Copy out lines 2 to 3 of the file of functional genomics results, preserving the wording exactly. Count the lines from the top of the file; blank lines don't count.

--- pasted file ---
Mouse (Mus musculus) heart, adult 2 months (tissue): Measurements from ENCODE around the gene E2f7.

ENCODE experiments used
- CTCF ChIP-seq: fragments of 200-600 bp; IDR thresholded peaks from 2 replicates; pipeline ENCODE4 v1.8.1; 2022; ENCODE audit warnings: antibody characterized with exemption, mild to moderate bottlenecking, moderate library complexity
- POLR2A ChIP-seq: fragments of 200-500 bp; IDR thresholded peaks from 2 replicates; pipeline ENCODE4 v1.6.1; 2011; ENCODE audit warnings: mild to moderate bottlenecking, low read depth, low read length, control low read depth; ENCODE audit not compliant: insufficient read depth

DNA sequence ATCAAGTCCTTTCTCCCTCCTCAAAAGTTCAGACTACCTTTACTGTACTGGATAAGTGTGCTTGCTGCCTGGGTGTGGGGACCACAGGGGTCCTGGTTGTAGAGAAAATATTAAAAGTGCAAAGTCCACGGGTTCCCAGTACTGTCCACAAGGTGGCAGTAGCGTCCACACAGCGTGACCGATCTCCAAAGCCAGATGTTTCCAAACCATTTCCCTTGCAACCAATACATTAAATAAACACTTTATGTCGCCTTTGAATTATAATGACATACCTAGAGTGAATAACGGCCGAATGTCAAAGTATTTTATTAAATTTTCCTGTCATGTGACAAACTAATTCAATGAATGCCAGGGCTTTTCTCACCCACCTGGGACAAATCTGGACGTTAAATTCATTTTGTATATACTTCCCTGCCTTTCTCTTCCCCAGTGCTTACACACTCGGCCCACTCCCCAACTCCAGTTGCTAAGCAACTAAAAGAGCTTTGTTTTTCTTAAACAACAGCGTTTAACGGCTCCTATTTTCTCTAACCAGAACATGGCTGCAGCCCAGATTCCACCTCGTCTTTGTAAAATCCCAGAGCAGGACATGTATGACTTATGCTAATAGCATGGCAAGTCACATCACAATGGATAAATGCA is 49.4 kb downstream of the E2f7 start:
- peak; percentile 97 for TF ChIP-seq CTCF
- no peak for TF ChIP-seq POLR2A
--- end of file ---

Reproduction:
ENCODE experiments used
- CTCF ChIP-seq: fragments of 200-600 bp; IDR thresholded peaks from 2 replicates; pipeline ENCODE4 v1.8.1; 2022; ENCODE audit warnings: antibody characterized with exemption, mild to moderate bottlenecking, moderate library complexity